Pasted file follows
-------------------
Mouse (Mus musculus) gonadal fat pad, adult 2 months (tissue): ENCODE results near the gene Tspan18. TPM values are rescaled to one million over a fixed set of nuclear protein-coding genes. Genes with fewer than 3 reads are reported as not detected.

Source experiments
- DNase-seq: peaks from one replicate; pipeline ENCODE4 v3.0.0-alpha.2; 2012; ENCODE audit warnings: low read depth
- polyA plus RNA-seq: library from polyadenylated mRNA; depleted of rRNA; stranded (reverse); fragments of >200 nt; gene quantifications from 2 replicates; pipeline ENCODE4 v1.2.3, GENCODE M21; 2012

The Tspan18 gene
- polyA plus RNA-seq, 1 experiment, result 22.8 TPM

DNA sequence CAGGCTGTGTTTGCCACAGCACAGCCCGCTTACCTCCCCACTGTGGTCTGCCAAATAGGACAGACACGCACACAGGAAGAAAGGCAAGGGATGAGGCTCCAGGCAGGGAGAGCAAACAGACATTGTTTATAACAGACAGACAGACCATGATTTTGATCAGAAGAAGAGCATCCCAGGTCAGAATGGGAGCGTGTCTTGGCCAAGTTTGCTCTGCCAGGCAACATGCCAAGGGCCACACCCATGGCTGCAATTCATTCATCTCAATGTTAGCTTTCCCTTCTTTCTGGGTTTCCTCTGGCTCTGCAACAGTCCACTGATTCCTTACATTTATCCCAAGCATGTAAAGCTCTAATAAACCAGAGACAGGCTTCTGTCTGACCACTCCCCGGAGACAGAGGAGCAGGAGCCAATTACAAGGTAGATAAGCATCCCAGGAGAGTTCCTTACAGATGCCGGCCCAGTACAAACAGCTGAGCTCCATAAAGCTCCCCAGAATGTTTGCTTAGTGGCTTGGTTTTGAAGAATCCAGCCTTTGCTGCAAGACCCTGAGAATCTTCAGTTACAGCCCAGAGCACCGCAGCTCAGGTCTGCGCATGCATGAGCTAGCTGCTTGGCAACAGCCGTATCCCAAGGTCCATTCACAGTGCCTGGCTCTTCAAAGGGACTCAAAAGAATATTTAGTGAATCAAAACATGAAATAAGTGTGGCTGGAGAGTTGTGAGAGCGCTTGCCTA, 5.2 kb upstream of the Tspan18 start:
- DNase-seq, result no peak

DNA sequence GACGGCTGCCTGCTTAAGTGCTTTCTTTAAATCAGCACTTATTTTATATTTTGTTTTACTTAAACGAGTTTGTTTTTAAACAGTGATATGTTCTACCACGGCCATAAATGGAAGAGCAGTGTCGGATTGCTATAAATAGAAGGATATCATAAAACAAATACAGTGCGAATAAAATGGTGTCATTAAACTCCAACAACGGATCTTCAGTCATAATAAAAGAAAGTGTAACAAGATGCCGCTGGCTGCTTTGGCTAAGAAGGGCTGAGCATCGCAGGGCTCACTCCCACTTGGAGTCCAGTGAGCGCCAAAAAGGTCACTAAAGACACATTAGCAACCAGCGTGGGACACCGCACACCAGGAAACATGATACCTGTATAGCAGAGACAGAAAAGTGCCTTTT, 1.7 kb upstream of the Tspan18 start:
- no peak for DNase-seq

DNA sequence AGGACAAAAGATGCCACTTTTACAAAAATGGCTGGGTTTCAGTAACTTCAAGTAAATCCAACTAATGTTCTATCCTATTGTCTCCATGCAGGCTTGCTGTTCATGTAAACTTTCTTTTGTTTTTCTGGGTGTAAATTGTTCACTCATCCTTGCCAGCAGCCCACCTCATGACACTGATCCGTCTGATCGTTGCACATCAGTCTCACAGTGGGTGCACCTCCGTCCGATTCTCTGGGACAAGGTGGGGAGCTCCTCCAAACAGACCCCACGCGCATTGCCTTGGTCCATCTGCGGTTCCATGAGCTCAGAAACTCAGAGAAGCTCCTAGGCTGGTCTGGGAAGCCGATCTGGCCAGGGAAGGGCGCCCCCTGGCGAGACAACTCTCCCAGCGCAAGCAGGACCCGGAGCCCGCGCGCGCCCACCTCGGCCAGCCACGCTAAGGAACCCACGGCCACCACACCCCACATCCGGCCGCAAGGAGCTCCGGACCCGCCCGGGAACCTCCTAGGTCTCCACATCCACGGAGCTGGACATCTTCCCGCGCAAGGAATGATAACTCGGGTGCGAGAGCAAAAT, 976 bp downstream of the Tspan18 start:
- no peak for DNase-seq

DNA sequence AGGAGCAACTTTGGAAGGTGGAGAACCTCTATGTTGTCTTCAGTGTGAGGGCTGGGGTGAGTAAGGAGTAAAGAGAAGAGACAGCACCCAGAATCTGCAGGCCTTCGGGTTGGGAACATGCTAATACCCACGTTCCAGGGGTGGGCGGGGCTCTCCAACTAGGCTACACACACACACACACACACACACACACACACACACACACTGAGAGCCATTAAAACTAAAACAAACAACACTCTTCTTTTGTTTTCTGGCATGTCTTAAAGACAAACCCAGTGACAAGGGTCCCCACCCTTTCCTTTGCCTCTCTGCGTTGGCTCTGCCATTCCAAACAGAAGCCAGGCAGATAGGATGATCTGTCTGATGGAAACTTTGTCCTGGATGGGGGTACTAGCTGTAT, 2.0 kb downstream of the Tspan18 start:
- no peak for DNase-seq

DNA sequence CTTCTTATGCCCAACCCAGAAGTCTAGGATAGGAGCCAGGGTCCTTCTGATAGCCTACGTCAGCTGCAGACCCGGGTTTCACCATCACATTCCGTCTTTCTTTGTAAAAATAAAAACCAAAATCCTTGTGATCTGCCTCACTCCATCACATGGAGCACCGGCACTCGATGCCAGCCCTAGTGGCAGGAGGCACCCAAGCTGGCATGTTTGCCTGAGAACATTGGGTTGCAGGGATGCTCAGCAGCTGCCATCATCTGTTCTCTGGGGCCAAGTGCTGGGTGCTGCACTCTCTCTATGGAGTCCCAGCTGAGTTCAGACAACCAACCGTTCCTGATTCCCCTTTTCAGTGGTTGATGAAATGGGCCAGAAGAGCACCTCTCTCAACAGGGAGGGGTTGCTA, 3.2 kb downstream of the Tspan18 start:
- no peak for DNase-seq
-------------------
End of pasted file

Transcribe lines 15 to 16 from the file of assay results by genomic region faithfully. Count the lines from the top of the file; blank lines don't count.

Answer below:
DNA sequence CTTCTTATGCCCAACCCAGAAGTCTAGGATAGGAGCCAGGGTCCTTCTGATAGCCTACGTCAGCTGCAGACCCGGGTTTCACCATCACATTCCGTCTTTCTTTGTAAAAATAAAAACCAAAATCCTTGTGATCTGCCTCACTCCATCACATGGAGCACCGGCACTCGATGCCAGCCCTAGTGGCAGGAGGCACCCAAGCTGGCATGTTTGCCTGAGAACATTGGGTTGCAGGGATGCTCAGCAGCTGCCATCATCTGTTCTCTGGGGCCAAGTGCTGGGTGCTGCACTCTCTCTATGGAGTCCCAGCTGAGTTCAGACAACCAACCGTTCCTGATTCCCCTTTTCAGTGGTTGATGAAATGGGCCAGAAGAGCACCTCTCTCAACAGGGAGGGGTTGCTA, 3.2 kb downstream of the Tspan18 start:
- no peak for DNase-seq